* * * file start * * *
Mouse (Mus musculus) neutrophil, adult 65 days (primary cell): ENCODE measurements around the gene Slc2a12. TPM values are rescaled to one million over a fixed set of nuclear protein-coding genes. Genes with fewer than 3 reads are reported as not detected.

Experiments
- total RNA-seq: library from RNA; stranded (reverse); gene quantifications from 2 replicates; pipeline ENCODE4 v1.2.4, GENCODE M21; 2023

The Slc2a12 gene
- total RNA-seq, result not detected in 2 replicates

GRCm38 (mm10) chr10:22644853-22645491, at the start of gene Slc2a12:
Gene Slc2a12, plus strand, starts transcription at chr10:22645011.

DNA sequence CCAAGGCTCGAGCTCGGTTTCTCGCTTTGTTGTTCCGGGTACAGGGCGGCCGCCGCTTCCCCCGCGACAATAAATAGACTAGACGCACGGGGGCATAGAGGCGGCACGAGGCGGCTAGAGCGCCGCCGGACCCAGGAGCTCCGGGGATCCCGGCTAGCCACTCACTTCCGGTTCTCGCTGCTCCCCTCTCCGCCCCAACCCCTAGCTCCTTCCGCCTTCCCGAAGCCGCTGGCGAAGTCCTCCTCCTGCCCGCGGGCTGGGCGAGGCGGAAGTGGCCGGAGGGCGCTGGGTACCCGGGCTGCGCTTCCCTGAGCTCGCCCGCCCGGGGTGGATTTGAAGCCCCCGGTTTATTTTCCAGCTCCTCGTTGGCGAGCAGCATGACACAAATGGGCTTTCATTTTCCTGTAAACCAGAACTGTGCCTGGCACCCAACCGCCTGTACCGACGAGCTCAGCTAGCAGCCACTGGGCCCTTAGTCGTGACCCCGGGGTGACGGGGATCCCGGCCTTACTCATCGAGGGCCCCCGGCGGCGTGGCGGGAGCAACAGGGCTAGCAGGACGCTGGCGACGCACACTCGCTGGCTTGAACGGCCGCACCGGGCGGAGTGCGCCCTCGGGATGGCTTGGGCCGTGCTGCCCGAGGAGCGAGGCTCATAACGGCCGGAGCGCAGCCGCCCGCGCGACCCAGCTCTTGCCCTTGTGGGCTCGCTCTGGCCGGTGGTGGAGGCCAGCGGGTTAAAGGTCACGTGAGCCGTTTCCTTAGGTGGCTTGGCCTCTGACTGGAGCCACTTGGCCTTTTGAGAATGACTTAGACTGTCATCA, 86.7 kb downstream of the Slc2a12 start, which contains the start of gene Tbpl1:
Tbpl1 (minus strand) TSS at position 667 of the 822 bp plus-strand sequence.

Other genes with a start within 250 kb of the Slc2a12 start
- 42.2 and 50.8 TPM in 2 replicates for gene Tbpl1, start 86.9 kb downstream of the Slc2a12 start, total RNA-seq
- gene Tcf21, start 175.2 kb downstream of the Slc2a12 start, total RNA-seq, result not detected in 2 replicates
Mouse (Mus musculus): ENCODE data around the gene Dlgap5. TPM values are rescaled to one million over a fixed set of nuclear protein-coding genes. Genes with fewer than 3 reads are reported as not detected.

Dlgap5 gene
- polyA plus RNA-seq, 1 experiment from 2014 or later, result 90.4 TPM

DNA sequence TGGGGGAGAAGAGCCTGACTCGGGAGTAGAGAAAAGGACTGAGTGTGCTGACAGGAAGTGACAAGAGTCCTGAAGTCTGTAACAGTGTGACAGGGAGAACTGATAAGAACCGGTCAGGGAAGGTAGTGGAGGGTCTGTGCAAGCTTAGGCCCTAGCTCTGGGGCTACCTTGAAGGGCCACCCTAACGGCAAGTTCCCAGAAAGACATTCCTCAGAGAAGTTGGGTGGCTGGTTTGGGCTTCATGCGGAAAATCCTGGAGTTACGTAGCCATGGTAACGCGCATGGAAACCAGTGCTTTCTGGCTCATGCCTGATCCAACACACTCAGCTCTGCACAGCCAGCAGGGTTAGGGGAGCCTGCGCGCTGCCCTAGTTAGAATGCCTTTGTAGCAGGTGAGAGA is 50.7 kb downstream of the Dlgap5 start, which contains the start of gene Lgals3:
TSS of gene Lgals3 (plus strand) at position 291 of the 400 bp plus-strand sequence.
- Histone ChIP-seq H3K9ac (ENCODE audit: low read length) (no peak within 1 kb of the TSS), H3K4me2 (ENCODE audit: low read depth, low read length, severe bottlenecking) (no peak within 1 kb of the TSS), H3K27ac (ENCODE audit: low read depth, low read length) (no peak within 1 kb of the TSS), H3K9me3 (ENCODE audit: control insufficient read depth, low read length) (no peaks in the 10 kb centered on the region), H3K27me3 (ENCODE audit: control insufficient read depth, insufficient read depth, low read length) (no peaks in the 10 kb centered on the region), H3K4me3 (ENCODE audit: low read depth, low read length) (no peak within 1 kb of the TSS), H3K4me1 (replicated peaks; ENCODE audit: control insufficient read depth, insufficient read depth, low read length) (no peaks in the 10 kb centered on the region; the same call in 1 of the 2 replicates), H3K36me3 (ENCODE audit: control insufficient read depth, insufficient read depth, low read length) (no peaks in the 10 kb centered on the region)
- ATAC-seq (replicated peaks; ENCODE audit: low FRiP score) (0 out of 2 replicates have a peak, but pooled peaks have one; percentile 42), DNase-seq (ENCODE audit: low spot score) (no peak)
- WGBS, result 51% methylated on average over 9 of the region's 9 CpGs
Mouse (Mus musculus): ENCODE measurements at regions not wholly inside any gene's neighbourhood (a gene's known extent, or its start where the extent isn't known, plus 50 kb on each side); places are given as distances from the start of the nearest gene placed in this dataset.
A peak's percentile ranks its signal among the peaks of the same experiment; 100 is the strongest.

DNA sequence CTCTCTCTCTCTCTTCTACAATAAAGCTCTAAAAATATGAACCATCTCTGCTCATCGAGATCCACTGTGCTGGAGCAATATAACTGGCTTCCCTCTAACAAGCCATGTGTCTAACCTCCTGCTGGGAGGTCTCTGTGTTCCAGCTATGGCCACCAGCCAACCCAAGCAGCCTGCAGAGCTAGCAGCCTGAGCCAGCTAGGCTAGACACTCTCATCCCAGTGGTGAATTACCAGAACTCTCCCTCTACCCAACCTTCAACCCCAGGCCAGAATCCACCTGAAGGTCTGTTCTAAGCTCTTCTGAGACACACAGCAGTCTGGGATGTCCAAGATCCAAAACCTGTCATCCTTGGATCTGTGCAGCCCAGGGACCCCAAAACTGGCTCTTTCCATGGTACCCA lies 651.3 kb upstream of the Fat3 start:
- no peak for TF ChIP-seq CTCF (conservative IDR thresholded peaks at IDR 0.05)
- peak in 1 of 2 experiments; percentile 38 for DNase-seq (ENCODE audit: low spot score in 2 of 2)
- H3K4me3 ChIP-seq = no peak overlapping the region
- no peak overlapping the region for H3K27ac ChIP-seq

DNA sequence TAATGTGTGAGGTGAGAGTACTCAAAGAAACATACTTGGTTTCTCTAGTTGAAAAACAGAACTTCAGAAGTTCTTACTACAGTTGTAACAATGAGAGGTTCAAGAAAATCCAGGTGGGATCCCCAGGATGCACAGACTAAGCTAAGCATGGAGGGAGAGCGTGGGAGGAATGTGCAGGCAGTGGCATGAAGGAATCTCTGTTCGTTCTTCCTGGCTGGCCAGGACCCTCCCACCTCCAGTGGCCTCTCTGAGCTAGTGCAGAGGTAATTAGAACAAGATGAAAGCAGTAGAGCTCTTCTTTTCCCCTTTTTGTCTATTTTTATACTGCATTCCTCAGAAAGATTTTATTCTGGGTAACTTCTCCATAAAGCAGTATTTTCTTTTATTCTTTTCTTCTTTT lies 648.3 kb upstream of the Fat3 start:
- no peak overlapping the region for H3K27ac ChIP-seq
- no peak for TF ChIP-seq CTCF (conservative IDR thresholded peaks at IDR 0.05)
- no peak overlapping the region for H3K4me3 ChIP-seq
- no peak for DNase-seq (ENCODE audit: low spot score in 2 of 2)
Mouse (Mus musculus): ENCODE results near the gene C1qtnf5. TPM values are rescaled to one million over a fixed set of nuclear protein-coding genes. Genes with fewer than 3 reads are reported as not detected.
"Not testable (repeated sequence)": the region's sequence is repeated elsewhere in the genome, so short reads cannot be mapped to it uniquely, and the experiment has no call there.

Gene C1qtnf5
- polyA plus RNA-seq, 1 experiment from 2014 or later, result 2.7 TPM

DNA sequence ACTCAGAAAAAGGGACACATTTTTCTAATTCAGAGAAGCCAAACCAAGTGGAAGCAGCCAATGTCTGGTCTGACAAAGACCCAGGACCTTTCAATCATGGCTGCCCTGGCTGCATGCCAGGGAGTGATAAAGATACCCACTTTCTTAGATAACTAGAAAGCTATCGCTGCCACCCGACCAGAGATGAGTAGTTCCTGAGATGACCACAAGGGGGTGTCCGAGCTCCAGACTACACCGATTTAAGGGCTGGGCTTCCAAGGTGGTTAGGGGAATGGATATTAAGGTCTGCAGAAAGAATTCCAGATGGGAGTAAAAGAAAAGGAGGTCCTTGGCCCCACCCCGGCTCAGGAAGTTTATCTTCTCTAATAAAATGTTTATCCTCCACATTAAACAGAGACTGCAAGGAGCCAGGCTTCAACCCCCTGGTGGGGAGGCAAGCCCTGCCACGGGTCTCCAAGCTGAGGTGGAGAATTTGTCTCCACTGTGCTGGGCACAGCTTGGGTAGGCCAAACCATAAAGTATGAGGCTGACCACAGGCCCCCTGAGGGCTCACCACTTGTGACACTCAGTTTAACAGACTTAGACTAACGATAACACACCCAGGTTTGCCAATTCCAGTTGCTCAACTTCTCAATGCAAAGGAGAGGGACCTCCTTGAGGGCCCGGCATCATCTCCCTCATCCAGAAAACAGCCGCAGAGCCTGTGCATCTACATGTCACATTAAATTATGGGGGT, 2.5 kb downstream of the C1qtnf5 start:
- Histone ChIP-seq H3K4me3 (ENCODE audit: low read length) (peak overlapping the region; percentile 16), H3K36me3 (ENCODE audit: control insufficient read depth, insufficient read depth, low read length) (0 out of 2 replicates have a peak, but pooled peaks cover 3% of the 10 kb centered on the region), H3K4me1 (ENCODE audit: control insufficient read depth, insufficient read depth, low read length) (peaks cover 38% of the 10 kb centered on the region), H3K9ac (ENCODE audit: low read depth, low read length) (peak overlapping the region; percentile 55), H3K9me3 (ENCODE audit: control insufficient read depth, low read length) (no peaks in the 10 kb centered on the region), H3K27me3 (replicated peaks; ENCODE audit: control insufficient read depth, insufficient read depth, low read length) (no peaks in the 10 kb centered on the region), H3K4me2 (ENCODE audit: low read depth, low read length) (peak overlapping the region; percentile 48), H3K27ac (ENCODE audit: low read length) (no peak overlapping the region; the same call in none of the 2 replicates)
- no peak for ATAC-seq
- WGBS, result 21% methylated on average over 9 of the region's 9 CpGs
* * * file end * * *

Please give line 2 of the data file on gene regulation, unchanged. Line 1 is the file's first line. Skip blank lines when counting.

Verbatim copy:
Experiments